A preservation strategy will help DC meet affordable housing needs
Washington, DC is one of the most expensive places in the country to live. As many low-income residents continue to face challenges in finding affordable housing, the new city administration, led by Mayor Muriel Bowser, has emphasized the necessity of preserving existing affordable housing and building new affordable units to help meet those needs.
Today, the DC Preservation Network's Preservation Strategy Working Group, of which I was a member, is unveiling publicly its recommendations for an affordable housing preservation strategy for the city. Maintaining Economic Diversity and Affordability: A Strategy for Preserving Affordable Rental Housing in the District of Columbia proposes an explicit preservation policy for the city to adopt:
The District of Columbia recognizes that to maintain and increase affordable housing options for residents it must preserve existing affordable housing in addition to creating more affordable units. Thus, it will strive to preserve wherever possible and practicable the affordability and sustainability of its existing affordable housing stock. To do so it should dedicate substantial additional funding to preservation and adopt goals and criteria for allocating resources to achieve this objective.
The document also provides a set of goals and criteria for preserving affordable housing, discusses methods and tools available to the city to achieve these goals, and makes recommendations on the best ways to implement the preservation strategy.
The DC Preservation Network was formed in 2007 to provide a forum for city housing agencies, the US Department of Housing and Urban Development, community-based organizations, and affordable housing developers to plan and coordinate approaches to preserving affordability in at-risk properties.
Co-convened by the Coalition for Nonprofit Housing and Economic Development and NeighborhoodInfo DC, network members meet monthly to discuss information in the preservation catalog, a database on assisted multifamily properties. Network members have been effective in organizing tenants and reaching out to owners and managers to preserve affordable units in a number of properties.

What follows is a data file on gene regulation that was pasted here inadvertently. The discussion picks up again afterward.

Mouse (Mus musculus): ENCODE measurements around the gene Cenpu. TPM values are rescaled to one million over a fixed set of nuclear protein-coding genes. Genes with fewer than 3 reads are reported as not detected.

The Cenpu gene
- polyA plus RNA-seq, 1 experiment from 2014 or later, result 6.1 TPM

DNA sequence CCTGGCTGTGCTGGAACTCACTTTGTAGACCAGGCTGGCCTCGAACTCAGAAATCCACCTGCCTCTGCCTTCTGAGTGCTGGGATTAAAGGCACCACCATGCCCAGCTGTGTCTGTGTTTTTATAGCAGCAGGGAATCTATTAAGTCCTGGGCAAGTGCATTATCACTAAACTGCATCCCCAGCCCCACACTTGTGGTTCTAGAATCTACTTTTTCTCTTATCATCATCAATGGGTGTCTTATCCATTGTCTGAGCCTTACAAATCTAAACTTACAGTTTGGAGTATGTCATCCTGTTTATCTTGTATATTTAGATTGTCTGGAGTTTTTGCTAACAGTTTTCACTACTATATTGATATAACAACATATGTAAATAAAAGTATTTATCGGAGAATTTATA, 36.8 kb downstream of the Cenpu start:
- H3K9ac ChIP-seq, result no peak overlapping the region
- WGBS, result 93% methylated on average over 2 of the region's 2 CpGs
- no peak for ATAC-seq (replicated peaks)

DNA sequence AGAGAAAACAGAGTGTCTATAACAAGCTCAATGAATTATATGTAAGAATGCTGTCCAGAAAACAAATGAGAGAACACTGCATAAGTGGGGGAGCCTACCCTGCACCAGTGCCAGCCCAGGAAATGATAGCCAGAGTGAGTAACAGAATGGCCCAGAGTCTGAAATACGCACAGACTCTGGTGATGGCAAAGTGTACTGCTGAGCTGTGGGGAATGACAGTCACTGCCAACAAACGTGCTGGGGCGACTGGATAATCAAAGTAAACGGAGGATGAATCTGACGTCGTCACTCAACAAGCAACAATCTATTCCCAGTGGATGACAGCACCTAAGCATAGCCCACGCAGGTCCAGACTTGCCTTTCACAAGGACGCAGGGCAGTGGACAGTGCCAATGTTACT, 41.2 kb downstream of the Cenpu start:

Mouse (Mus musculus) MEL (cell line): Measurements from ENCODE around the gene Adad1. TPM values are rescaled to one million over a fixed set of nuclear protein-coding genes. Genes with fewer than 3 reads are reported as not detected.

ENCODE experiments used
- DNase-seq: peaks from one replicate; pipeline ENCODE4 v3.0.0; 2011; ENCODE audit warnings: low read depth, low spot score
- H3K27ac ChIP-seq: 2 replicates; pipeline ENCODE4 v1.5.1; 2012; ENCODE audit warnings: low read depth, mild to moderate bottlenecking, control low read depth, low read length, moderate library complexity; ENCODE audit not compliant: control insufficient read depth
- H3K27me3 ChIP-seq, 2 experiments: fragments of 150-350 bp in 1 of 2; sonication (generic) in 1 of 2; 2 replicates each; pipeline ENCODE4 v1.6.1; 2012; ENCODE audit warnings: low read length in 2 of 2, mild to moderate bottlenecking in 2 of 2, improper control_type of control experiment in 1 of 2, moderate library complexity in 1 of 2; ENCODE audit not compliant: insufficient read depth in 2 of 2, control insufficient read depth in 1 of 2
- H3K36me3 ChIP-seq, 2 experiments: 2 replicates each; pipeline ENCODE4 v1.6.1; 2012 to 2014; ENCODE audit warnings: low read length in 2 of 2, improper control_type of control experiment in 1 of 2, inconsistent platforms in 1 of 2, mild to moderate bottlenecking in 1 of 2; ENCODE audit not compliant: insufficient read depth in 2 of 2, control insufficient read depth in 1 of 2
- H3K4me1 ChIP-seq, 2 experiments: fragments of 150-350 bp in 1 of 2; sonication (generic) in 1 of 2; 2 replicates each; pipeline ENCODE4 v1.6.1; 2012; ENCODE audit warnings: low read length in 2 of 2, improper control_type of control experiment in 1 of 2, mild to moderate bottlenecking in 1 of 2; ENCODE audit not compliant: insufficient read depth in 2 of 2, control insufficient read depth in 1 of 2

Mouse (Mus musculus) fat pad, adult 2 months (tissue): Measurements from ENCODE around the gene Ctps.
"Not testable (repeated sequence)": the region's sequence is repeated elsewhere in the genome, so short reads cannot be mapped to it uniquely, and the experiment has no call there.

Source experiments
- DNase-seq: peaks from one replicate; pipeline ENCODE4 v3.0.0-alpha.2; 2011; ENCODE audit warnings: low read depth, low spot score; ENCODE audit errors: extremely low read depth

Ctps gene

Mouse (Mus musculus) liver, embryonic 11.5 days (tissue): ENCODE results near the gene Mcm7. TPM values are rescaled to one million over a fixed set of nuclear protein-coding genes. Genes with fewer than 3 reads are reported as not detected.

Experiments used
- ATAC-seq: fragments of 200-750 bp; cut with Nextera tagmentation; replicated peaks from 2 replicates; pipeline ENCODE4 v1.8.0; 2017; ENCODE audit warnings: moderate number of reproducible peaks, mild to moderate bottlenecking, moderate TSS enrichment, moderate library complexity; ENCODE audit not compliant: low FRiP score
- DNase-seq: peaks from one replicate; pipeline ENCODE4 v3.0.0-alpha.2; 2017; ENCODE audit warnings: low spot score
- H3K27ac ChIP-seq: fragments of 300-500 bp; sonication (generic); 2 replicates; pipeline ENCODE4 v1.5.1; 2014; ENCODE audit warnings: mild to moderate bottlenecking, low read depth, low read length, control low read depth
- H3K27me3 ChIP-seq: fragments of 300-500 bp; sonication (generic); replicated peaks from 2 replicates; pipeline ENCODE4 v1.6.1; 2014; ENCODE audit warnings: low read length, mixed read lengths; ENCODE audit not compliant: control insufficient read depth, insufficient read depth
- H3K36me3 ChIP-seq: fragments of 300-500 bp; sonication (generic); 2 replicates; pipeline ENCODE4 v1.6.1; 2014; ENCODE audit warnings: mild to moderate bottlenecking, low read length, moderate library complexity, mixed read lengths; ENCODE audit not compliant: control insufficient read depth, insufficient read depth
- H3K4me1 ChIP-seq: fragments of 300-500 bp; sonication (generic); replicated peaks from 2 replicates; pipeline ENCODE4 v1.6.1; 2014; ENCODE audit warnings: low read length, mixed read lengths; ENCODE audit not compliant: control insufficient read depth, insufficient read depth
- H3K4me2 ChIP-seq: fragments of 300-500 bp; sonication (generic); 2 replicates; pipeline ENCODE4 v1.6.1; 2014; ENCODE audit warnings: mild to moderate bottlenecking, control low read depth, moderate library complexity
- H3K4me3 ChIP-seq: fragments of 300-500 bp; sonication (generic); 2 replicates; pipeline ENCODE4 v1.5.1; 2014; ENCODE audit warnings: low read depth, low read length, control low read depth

But challenges remain. Several older buildings, such as Barry Farm and Brookland Manor, are slated for redevelopment. Residents are worried about displacement and the potential loss of affordable units. From 2006 to 2014, DC lost at least 1,000 units of assisted housing, and the DC Preservation Network identified another 1,750 units as at risk. Further, an additional 13,700 units have subsidies that will expire by 2020 and are at possible risk of loss.
The city needs to redouble its efforts to preserve affordability wherever possible, but those actions must be coordinated and make best use of limited resources. The strategy proposes criteria for prioritizing preservation efforts. Properties that receive federal subsidies, serve vulnerable populations, and maintain economic diversity in neighborhoods, for example, would receive greater priority for city attention and funding.
The strategy also recommends DC government create a preservation team made up of top agency officials and appoint a senior staff person to coordinate preservation work and act as a liaison with the DC Preservation Network.
The adoption of a formal preservation strategy, coupled with the commitment of the DC Preservation Network members and the data in the preservation catalog, provides a firm foundation for the city to tackle aggressively its affordable housing challenges. By implementing a robust strategy, backed up by key partnerships and data, Washington, DC could emerge as a national leader in affordable housing preservation.
Map sources: DC Office of Tax and Revenue real property data in constant 2013 dollars and DC Preservation Catalog data tabulated by NeighborhoodInfo DC.